An attack on a major Russian-held dam in southern Ukraine Tuesday unleashed a torrent of water that flooded a small city, two dozen villages and sparked the evacuation of 17,000 people.
Moscow and Kyiv traded blame for ripping a gaping hole in the Kakhovka dam in what Kyiv said was an attempt by Russia to hamper Ukraine’s long-awaited offensive.
People in the city of Kherson, the largest population centre nearby, headed for higher ground as water, which had been held back by the dam and a hydroelectric plant, rose in the Dnipro River.
“There is shooting, now there is flooding,” said Lyudmyla, who had loaded a washing machine onto a cart that was attached to an old Soviet car.
“Everything is going to die here,” added Sergiy as water from the dam poured downstream into Kherson.
Ukrainian authorities said 17,000 people were being evacuated and a total of 24 villages had been flooded.
“Over 40,000 people are in danger of being flooded,” Prosecutor General Andriy Kostin said, adding that 25,000 more people should be evacuated on the Russian-occupied side of the Dnipro River.
Vladimir Leontyev, the Moscow-installed mayor of Nova Kakhovka where the dam is located, said the city was underwater and 900 people had been evacuated.
He said 53 evacuation buses were being sent by the authorities to take people from Nova Kakhovka and two other settlements nearby to safety.
“We are organising temporary accommodation centres with hot meals,” he said.
The Kakhovka dam and its power plant were seized by Russia in the first hours of the war.
– ‘War crime’ –
Ukrainian President Volodymyr Zelensky accused Russia of blowing up the dam, urging the world to “react.”
He said Russia had carried out “an internal explosion of the structures” of the plant at 2:50 am local time (2350 GMT).
“This crime carries enormous threats and will have dire consequences for people’s lives and the environment,” Zelensky told a Vatican peace envoy, Italian cardinal Matteo Zuppi, in Kyiv, the presidency said.
Kyiv also called for a meeting of the UN Security Council and warned of a potential “ecocide” after 150 tonnes of engine oil spilled into the river as a result of the attack.
Western powers also blamed Russia for the damage to the Kakhovka dam, with EU chief Charles Michel calling it a “war crime.”
NATO chief Jens Stoltenberg said the dam breach was “outrageous” and “puts thousands of civilians at risk and causes severe environmental damage.”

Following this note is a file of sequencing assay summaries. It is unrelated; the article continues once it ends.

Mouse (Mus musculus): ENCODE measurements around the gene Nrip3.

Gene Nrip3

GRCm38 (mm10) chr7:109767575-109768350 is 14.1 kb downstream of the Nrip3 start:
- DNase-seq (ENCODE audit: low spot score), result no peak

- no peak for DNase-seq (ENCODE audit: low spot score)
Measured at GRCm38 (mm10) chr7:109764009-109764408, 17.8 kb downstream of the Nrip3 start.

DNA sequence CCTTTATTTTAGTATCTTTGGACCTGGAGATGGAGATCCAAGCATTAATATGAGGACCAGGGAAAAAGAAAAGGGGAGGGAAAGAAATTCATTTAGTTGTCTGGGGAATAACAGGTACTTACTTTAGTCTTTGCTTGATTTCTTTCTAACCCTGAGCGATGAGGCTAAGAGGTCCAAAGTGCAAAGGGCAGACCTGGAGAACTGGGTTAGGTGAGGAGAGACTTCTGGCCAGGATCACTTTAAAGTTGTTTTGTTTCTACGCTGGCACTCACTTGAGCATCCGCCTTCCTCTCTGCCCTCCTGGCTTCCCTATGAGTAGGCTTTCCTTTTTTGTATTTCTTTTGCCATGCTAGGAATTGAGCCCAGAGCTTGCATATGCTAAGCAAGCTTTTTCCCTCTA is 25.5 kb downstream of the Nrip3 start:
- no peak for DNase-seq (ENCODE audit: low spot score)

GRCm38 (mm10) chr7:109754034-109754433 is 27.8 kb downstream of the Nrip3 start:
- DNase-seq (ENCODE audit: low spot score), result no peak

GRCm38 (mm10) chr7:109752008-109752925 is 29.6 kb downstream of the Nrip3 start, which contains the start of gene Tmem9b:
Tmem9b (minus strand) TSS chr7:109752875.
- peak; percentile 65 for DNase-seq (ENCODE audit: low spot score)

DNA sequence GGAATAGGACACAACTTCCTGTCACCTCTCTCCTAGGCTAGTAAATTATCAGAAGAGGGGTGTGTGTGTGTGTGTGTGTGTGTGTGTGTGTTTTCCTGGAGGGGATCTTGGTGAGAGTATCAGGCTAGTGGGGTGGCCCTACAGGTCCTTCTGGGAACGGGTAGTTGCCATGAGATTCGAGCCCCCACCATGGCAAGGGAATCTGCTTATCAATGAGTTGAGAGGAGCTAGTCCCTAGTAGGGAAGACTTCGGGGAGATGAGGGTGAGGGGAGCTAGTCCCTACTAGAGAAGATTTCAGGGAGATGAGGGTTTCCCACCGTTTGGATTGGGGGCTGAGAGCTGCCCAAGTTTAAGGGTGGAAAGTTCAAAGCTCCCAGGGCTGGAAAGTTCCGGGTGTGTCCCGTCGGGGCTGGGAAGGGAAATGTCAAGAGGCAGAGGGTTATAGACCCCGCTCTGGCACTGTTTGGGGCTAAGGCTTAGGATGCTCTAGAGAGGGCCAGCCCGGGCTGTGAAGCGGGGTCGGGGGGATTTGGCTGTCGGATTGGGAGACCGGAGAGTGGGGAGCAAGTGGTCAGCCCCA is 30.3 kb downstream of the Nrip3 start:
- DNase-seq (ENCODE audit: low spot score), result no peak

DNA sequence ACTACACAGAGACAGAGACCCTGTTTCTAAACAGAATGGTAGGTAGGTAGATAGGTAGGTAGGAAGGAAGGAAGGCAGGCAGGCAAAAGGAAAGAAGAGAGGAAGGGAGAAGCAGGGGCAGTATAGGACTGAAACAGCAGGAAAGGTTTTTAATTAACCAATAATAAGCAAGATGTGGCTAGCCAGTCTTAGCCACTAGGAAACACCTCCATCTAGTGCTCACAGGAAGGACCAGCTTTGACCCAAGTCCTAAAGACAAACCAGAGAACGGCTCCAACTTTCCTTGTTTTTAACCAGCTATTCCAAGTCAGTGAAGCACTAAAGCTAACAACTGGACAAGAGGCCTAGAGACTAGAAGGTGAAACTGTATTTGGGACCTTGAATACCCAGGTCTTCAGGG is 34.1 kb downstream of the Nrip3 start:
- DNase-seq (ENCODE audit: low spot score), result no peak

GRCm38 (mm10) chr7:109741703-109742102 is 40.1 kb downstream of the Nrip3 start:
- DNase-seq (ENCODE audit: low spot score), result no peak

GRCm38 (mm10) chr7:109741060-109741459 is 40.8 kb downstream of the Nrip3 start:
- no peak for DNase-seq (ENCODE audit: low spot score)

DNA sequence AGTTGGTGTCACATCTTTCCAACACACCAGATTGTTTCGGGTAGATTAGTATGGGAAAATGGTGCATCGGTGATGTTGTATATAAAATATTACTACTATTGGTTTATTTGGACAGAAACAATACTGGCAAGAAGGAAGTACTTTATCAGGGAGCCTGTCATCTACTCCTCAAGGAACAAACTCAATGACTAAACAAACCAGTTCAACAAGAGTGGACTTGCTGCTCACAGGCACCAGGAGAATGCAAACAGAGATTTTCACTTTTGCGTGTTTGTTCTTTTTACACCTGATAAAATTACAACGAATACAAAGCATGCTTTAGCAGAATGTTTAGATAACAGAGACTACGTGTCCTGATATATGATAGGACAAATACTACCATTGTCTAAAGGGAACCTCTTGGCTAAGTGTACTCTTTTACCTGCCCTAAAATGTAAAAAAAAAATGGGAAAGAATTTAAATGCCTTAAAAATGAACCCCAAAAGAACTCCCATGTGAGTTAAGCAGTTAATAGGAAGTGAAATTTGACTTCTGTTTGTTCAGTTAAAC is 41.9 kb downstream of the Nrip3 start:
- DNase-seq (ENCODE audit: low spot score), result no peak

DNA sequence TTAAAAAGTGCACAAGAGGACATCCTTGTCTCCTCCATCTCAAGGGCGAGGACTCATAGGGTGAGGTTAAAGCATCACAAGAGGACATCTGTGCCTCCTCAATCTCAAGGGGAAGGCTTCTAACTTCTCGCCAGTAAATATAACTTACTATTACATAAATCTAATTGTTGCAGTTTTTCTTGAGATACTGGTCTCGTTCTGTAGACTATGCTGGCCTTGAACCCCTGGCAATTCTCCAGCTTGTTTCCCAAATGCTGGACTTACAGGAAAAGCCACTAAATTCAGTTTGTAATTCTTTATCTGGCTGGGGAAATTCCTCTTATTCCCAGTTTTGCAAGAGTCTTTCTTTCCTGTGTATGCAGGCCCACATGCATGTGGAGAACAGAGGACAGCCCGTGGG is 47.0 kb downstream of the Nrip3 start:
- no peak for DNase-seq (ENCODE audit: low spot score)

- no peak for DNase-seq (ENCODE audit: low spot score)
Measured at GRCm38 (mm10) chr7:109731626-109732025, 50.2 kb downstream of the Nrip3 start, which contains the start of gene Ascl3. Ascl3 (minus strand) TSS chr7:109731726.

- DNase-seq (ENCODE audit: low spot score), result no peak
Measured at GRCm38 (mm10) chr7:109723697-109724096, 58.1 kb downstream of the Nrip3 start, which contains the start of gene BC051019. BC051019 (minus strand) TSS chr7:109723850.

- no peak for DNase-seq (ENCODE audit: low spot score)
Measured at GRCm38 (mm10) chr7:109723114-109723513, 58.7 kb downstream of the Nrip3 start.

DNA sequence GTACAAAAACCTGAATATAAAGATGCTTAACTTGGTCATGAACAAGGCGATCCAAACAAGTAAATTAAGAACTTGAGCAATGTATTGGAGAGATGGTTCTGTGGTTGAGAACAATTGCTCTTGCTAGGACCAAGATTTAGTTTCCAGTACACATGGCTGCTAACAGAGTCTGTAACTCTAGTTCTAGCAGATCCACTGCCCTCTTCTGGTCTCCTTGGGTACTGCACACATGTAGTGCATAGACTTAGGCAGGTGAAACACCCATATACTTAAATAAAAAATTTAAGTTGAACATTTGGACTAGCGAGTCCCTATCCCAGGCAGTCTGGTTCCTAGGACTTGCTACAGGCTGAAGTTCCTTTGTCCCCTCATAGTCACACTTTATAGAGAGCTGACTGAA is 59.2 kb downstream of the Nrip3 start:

Russia however said the dam was partially destroyed by “multiple strikes” coming from Ukrainian forces.
Kremlin spokesman Dmitry Peskov said the destruction was the result of “deliberate sabotage by the Ukrainian side.”
The Soviet-era dam sits on the Dnipro River, which provides cooling water for the Russian-occupied Zaporizhzhia nuclear power plant.
The flooding heightened existing fears for the safety of the Zaporizhzhia plant, the largest in Europe.
The plant is some 150 kilometres (about 90 miles) away from the damaged dam.
Moscow and Kyiv offered conflicting versions on the safety of the facility.
The Russian-installed director of the plant, Yuri Chernichuk, echoed the UN agency and said that “at the moment, there is no security threat to the Zaporizhzhia nuclear power plant.”
“The water level in the cooling pond has not changed,” he said, adding that the situation was under control.
Chernichuk said the water cooling system was not in direct contact with the outside environment and could be refilled from several alternative sources.
– ‘Russia loses 71 soldiers’ –
But Ukraine, which in 1986 suffered the devastating Chernobyl nuclear disaster, sounded the alarm.
“The world once again finds itself on the brink of a nuclear disaster, because the Zaporizhzhia nuclear power plant lost its source of cooling. And this danger is now growing rapidly,” Zelensky’s aide Mykhaylo Podolyak said.
The Ukrainian nuclear operator, Energoatom, said the water level of the Kakhovka reservoir was “rapidly decreasing, which is an additional threat to the temporarily occupied Zaporizhzhia nuclear power plant.”
News of the damage came after Russia claimed Ukraine had begun a long-expected counter-offensive to claw back lost territory after Moscow invaded in February, 2022.
On Tuesday, Defence Minister Sergei Shoigu announced that Moscow had halted Kyiv’s offensive but lost 71 soldiers over the past three days, an extremely rare admission of Russia’s losses.
On Monday, Zelensky praised his troops for advances claimed near the devastated city of Bakhmut.
Kyiv already accused Moscow of mining the dam as combat raged nearby in October, during the last major offensive by Ukrainian forces seeking to regain lost territory. Russia denies the claim.
Built in the 1950s, the Kakhovka dam has strategic value as it pumps water into the North Crimean Canal, which starts in southern Ukraine and crosses the entire Crimean peninsula.
This means that any problem with the dam could cause water supply problems for Crimea, which has been under Russian control since 2014.